Troubleshoot NFS Azure file share problems

This article lists some common problems and known issues related to NFS Azure file shares. It provides potential causes and workarounds when these problems are encountered.


NFS Azure file shares are not supported for Windows clients.

Applies to

File share type SMB NFS
Standard file shares (GPv2), LRS/ZRS No No
Standard file shares (GPv2), GRS/GZRS No No
Premium file shares (FileStorage), LRS/ZRS No Yes

chgrp "filename" failed: Invalid argument (22)

Cause 1: idmapping is not disabled

Azure Files disallows alphanumeric UID/GID. So idmapping must be disabled.

Cause 2: idmapping was disabled, but got re-enabled after encountering bad file/dir name

Even if idmapping has been correctly disabled, the settings for disabling idmapping gets overridden in some cases. For example, when the Azure Files encounters a bad file name, it sends back an error. Upon seeing this particular error code, NFS v 4.1 Linux client decides to re-enable idmapping and the future requests are sent again with alphanumeric UID/GID. For a list of unsupported characters on Azure Files, see this article. Colon is one of the unsupported characters.


Check that idmapping is disabled and nothing is re-enabling it, then perform the following steps:

  • Unmount the share
  • Disable idmapping with # echo Y > /sys/module/nfs/parameters/nfs4_disable_idmapping
  • Mount the share back
  • If running rsync, run rsync with the "—numeric-ids" argument from a directory that does not have a bad dir/file name.

Unable to create an NFS share

Cause 1: Unsupported storage account settings

NFS is only available on storage accounts with the following configuration:


Follow the instructions in our article: How to create an NFS share.

Cannot connect to or mount an NFS Azure file share

Cause 1: Request originates from a client in an untrusted network/untrusted IP

Unlike SMB, NFS does not have user-based authentication. The authentication for a share is based on your network security rule configuration. Due to this, to ensure only secure connections are established to your NFS share, you must use either the service endpoint or private endpoints. To access shares from on-premises in addition to private endpoints, you must set up VPN or ExpressRoute. IPs added to the storage account's allowlist for the firewall are ignored. You must use one of the following methods to set up access to an NFS share:

  • Service endpoint
    • Accessed by the public endpoint
    • Only available in the same region.
    • VNet peering won't give access to your share.
    • Each virtual network or subnet must be individually added to the allowlist.
    • For on-premises access, service endpoints can be used with ExpressRoute, point-to-site, and site-to-site VPNs but, we recommend using private endpoint since it is more secure.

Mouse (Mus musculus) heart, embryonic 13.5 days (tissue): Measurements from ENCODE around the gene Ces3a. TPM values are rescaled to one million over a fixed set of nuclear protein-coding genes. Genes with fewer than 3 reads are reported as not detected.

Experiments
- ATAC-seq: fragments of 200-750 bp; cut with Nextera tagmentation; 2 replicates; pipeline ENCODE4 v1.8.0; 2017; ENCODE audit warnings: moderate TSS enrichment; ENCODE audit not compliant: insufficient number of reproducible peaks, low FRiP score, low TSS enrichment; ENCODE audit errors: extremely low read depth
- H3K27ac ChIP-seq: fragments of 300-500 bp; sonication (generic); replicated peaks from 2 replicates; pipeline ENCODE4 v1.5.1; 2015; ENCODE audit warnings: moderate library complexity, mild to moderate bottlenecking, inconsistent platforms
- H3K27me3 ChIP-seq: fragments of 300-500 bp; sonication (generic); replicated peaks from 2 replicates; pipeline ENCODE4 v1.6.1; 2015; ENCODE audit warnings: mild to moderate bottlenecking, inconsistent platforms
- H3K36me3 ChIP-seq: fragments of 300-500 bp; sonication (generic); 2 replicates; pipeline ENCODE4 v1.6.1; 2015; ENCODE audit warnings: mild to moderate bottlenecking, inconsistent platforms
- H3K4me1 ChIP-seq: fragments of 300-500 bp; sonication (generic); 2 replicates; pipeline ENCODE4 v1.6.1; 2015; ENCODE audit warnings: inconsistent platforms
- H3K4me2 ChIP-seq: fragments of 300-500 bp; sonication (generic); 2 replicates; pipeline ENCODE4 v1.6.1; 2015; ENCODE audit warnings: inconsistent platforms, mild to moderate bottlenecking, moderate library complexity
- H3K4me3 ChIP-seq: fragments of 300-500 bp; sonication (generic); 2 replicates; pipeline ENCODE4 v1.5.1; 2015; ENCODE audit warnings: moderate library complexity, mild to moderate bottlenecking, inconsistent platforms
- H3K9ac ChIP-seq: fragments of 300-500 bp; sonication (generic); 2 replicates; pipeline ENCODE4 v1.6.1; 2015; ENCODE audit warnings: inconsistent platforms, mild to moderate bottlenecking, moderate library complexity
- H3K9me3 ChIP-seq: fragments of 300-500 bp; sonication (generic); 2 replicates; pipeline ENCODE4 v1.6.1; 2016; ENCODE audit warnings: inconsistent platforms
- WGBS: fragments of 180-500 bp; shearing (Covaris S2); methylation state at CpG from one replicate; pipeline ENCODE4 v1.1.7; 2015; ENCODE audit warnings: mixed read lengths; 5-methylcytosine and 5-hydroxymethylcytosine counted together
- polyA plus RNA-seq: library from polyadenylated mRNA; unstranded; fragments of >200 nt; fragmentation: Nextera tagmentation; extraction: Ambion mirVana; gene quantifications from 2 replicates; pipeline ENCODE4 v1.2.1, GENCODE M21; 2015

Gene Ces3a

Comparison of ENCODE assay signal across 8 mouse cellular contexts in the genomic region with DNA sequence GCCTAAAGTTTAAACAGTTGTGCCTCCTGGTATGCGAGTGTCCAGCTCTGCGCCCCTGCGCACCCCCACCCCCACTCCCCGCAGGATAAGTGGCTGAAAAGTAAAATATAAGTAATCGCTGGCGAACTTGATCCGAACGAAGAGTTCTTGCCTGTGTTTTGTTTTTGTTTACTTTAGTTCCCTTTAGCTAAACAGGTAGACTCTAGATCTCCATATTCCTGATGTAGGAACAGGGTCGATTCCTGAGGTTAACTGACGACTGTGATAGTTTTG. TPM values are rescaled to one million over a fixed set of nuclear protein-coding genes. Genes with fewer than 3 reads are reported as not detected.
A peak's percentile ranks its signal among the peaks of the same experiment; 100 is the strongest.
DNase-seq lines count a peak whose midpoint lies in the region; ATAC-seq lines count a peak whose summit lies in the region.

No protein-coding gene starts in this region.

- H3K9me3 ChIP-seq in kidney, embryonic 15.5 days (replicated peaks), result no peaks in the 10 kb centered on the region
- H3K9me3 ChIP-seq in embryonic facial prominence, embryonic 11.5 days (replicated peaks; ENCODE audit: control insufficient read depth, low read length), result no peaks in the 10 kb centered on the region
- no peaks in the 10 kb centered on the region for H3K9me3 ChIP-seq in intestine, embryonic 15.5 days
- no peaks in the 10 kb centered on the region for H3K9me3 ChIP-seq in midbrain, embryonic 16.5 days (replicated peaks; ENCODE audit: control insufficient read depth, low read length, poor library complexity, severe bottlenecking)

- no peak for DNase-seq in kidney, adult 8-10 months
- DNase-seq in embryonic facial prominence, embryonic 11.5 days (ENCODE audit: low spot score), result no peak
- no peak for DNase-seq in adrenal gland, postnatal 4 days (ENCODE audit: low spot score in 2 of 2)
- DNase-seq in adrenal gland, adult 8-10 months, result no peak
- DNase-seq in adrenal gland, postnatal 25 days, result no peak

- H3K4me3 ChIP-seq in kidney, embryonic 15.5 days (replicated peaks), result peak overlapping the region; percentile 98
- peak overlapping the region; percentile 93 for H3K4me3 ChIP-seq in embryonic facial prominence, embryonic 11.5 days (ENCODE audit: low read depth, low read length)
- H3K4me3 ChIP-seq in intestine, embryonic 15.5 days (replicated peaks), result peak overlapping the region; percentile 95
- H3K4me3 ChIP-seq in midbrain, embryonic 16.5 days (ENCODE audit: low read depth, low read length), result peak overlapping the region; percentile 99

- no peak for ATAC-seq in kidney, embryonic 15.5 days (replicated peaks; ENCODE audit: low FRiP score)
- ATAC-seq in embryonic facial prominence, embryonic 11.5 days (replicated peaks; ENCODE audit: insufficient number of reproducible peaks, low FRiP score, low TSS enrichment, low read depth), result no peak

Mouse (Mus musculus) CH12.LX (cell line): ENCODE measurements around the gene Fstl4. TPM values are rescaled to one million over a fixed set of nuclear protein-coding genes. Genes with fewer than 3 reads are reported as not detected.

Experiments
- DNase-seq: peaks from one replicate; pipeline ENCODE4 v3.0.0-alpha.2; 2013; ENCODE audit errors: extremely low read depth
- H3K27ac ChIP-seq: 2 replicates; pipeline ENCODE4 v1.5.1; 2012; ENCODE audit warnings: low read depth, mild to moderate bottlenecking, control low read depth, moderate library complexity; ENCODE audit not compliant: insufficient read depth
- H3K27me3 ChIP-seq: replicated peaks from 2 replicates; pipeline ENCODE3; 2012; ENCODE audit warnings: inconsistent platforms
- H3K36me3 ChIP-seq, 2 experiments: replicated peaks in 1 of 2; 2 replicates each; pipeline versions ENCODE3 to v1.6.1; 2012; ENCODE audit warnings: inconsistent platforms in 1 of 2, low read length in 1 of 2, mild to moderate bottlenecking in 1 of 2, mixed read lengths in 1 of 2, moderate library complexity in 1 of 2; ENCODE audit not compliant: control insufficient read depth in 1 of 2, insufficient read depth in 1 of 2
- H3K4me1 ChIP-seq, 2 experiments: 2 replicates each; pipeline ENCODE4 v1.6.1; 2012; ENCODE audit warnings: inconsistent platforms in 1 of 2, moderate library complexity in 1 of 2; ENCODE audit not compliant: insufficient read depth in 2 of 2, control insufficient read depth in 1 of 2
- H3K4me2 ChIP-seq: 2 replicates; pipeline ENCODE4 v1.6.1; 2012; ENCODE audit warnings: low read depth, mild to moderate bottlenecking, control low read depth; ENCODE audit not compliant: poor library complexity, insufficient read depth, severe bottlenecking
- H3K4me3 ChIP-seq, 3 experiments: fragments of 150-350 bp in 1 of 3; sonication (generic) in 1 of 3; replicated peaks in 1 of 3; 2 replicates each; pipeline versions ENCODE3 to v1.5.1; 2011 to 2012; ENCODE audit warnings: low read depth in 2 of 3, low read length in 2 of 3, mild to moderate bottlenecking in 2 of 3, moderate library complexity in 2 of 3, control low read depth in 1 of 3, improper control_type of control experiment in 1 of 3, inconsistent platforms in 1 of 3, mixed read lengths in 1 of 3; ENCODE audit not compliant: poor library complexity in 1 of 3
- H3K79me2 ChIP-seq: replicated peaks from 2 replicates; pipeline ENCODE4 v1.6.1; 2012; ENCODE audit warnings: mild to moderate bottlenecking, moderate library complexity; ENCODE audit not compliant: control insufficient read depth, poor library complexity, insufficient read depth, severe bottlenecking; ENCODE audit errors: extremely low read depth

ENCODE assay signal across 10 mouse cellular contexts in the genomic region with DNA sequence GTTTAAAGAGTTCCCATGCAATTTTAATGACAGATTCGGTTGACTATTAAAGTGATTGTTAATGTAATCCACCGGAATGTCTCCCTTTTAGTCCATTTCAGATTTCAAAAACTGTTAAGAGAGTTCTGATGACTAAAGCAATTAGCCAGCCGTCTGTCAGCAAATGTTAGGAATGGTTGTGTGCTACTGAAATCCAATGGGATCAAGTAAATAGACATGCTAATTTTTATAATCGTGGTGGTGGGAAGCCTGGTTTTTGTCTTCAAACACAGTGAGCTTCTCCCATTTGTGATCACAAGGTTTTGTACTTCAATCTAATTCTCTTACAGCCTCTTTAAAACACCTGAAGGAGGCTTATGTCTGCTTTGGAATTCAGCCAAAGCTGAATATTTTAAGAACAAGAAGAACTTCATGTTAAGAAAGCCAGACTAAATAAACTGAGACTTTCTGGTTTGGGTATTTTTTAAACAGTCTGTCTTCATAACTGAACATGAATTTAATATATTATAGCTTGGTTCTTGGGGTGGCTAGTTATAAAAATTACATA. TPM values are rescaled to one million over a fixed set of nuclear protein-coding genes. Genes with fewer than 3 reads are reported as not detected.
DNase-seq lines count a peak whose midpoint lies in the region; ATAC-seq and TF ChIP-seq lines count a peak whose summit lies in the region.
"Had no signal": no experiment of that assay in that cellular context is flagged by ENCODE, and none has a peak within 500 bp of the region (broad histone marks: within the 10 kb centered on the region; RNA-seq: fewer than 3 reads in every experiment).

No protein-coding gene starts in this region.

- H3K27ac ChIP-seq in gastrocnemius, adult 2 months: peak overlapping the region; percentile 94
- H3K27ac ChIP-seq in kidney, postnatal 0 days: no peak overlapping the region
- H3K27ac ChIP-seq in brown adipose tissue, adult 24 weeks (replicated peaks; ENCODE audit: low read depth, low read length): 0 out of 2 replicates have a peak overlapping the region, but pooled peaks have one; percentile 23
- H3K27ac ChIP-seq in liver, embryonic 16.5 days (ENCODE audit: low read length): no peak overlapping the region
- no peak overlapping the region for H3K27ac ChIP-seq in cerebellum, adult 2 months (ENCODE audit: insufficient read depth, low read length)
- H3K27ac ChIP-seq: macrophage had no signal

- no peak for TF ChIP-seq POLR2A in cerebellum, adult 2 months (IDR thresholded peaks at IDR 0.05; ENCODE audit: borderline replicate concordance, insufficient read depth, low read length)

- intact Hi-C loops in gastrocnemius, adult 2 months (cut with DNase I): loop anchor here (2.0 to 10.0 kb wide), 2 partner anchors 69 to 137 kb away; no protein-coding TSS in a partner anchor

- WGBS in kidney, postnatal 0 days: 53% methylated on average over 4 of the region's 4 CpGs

The following diagram depicts connectivity using public endpoints.

Diagram of public endpoint connectivity.

  • Private endpoint
    • Access is more secure than the service endpoint.
    • Access to NFS share via private link is available from within and outside the storage account's Azure region (cross-region, on-premises)
    • Virtual network peering with virtual networks hosted in the private endpoint give NFS share access to the clients in peered virtual networks.
    • Private endpoints can be used with ExpressRoute, point-to-site, and site-to-site VPNs.

Diagram of private endpoint connectivity.

Cause 2: Secure transfer required is enabled

Double encryption isn't supported for NFS shares yet. Azure provides a layer of encryption for all data in transit between Azure datacenters using MACSec. NFS shares can only be accessed from trusted virtual networks and over VPN tunnels. No additional transport layer encryption is available on NFS shares.


Disable secure transfer required in your storage account's configuration blade.

Screenshot of storage account configuration blade, disabling secure transfer required.

Cause 3: nfs-common package is not installed

Before running the mount command, install the package by running the distro-specific command from below.

To check if the NFS package is installed, run: rpm qa | grep nfs-utils


If the package isn't installed, install the package on your distribution.

Ubuntu or Debian
sudo apt update
sudo apt install nfs-common
Fedora, Red Hat Enterprise Linux 8+, CentOS 8+

Use the dnf package manager:sudo dnf install nfs-utils.

Older versions of Red Hat Enterprise Linux and CentOS use the yum package manager: sudo yum install nfs-common.


Use the zypper package manager: sudo zypper install-nfscommon.

Cause 4: Firewall blocking port 2049

The NFS protocol communicates to its server over port 2049, make sure that this port is open to the storage account (the NFS server).


Verify that port 2049 is open on your client by running the following command: telnet <storageaccountnamehere> 2049. If the port isn't open, open it.

ls hangs for large directory enumeration on some kernels

Cause: A bug was introduced in Linux kernel v5.11 and was fixed in v5.12.5.

Some kernel versions have a bug that causes directory listings to result in an endless READDIR sequence. Very small directories where all entries can be shipped in one call won't have the problem. The bug was introduced in Linux kernel v5.11 and was fixed in v5.12.5. So anything in between has the bug. RHEL 8.4 is known to have this kernel version.

Workaround: Downgrading or upgrading the kernel

Downgrading or upgrading the kernel to anything outside the affected kernel will resolve the issue

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